By Heather Hamilton, PhD., LMHC, NCC, DCC | ©2022BreakThrough!
Our brain hates diets and weight loss because the basic role of the brain is to preserve life and maintain an equilibrium supporting physical, intellectual, and emotional functioning. Unless something goes wrong, we’re generally pretty unaware of the millions of interactions occurring between the brain and other body systems. To put it another way: most of our brain is doing for us (or our body) what WE don’t have the time, knowledge, or capability to manage for ourselves.
WE don’t really control the autonomic functions of the brain that allows us to walk, talk, and breathe effortlessly. However, in order to self-regulate eating behavior, WE do have to develop some awareness of what our brain is doing to satisfy its immediate desires to achieve short-term balance (homeostasis). For those who have the workbook, I’m talking about the interaction of the PFC, BETTY (Amygdala), and BRIAN, (the hypothalamus-pituitary axis).
Author’s note: Throughout Breakthrough! the use of WE or US or OUR refers to the Prefrontal Cortex (PFC) area of the brain. This is where our identity, perception, planning, thought, and executive functions reside.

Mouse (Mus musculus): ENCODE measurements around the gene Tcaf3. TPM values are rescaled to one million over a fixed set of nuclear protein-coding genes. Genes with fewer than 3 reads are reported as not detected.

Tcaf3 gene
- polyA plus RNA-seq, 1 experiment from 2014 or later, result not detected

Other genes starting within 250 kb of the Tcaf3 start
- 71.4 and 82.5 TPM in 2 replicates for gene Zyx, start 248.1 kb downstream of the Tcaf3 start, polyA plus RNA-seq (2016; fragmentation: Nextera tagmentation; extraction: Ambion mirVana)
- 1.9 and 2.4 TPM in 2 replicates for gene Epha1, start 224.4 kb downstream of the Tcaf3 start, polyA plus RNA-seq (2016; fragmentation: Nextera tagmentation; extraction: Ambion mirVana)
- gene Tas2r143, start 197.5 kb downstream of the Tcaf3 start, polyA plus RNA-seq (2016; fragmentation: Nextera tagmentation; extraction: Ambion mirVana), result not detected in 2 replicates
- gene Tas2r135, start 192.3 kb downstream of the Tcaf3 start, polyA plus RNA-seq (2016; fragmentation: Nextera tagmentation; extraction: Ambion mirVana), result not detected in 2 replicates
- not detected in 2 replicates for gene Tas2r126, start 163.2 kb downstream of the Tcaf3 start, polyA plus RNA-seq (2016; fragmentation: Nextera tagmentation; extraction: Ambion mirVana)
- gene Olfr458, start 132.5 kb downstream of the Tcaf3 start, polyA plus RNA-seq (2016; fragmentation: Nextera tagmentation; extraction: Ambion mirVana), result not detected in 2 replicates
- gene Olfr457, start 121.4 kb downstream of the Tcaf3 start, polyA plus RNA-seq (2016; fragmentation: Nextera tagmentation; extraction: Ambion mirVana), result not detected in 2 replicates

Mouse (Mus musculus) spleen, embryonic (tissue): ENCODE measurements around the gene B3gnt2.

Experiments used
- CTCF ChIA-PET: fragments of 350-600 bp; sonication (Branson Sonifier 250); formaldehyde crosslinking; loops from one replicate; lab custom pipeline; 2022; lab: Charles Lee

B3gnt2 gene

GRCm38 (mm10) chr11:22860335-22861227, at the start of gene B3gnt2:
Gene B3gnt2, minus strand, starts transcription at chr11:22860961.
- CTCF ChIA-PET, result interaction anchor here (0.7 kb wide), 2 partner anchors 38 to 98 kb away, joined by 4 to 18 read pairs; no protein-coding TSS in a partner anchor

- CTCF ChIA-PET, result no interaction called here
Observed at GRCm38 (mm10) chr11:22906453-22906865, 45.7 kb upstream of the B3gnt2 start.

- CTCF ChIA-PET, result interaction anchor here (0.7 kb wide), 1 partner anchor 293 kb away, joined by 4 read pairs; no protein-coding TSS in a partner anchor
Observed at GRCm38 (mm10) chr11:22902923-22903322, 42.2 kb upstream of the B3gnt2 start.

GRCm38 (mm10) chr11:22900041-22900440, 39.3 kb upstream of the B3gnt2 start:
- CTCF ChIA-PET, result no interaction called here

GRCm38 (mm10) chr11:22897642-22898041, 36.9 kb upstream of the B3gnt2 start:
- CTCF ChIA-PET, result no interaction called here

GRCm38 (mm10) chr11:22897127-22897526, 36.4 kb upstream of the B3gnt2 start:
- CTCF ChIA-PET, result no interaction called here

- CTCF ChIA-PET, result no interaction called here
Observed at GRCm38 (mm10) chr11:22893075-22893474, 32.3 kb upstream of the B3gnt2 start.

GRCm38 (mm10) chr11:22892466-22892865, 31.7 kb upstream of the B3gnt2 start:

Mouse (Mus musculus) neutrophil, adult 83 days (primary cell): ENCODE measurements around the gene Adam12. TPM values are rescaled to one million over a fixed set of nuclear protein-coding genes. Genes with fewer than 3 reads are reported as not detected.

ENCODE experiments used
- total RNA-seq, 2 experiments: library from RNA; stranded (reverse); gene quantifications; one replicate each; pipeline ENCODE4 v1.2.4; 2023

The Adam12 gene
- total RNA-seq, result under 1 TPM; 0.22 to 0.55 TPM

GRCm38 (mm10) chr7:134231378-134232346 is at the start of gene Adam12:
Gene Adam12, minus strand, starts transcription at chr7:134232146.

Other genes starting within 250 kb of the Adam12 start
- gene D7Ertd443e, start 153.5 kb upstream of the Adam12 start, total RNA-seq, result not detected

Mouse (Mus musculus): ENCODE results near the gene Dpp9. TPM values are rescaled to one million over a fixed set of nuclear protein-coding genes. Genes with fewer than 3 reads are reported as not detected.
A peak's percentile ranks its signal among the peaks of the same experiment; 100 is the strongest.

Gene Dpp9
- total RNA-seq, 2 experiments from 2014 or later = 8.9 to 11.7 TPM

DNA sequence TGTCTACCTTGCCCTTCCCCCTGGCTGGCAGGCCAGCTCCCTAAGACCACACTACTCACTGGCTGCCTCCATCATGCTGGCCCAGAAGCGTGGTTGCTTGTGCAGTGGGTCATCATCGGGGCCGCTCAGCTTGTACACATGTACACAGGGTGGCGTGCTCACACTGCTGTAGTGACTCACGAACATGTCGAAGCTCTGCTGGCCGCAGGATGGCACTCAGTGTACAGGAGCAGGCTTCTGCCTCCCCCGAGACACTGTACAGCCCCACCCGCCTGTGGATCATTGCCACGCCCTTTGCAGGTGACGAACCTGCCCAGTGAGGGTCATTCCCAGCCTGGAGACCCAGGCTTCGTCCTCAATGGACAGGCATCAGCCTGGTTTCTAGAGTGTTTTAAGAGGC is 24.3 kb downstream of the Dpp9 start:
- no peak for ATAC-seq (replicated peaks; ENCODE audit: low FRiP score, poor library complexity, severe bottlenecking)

In broad terms, our brain seems to have unique set points and preferred operating range determined by BRIAN who hates diets with a passion. Left alone, BRIAN will do whatever he needs to in order to stabilize or maintain his desired comfort level. This does not mean, however, that BRIAN takes into account what’s healthy for us in the long run – that’s OUR job! For example, BRIAN will try to overcompensate for negative reward deficits and encourage addictive consumption until we relapse. Is relapse inevitable then? The answer is no! A primary concept from behavioral therapy is that if we have the right information, we can make healthy choices. When we combine this with the concept of allostasis, we realize that with consistent healthy choices, set points and range can be shifted.
Now, Let’s BreakThrough!
In Session 2 of BreakThrough! we talk extensively about four parts of the brain: the Prefrontal Cortex, Amygdala (emotions), Hippocampus (memory), and the Hypothalamic-Pituitary-Adrenal axis (control) and how they impact our diets. When we understand the interactions between these then it’s easy to identify why certain mood states, cues, and triggers lead to emotional eating. This awareness coupled with new skills and CHOICE Δ points gives us the ability to take charge of Brian and move past emotional and unhealthy eating habits. For more on Brian, Bitching Betty, the Hippo, and US please see this short video.